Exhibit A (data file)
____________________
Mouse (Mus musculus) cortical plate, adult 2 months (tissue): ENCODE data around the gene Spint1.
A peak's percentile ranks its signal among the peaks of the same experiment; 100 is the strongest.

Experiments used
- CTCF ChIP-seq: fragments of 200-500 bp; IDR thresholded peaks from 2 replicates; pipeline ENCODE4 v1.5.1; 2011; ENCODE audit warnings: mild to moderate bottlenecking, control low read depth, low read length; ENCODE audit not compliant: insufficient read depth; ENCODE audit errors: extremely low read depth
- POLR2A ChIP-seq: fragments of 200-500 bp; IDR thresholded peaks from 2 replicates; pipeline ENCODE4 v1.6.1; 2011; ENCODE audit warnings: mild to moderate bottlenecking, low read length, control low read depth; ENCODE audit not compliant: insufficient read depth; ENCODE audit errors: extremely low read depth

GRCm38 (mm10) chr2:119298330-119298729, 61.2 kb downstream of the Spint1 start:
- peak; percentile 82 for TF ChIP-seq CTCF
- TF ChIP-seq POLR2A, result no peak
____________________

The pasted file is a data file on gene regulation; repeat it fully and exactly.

Mouse (Mus musculus) cortical plate, adult 2 months (tissue): ENCODE data around the gene Spint1.
A peak's percentile ranks its signal among the peaks of the same experiment; 100 is the strongest.

Experiments used
- CTCF ChIP-seq: fragments of 200-500 bp; IDR thresholded peaks from 2 replicates; pipeline ENCODE4 v1.5.1; 2011; ENCODE audit warnings: mild to moderate bottlenecking, control low read depth, low read length; ENCODE audit not compliant: insufficient read depth; ENCODE audit errors: extremely low read depth
- POLR2A ChIP-seq: fragments of 200-500 bp; IDR thresholded peaks from 2 replicates; pipeline ENCODE4 v1.6.1; 2011; ENCODE audit warnings: mild to moderate bottlenecking, low read length, control low read depth; ENCODE audit not compliant: insufficient read depth; ENCODE audit errors: extremely low read depth

GRCm38 (mm10) chr2:119298330-119298729, 61.2 kb downstream of the Spint1 start:
- peak; percentile 82 for TF ChIP-seq CTCF
- TF ChIP-seq POLR2A, result no peak